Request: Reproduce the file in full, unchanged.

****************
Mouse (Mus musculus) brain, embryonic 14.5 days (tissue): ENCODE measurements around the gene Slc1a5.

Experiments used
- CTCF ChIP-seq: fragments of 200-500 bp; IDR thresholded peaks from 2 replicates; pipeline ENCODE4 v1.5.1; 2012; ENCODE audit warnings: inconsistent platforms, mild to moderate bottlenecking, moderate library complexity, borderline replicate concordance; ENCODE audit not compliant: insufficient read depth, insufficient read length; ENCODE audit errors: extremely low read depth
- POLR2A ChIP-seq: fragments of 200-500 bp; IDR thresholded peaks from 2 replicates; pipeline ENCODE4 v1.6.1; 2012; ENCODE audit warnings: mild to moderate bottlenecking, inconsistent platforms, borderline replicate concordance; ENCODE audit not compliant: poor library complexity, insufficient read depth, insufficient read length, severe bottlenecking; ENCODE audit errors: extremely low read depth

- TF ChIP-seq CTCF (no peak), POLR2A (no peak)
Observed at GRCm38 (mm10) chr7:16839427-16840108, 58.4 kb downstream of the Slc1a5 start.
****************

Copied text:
Mouse (Mus musculus) brain, embryonic 14.5 days (tissue): ENCODE measurements around the gene Slc1a5.

Experiments used
- CTCF ChIP-seq: fragments of 200-500 bp; IDR thresholded peaks from 2 replicates; pipeline ENCODE4 v1.5.1; 2012; ENCODE audit warnings: inconsistent platforms, mild to moderate bottlenecking, moderate library complexity, borderline replicate concordance; ENCODE audit not compliant: insufficient read depth, insufficient read length; ENCODE audit errors: extremely low read depth
- POLR2A ChIP-seq: fragments of 200-500 bp; IDR thresholded peaks from 2 replicates; pipeline ENCODE4 v1.6.1; 2012; ENCODE audit warnings: mild to moderate bottlenecking, inconsistent platforms, borderline replicate concordance; ENCODE audit not compliant: poor library complexity, insufficient read depth, insufficient read length, severe bottlenecking; ENCODE audit errors: extremely low read depth

- TF ChIP-seq CTCF (no peak), POLR2A (no peak)
Observed at GRCm38 (mm10) chr7:16839427-16840108, 58.4 kb downstream of the Slc1a5 start.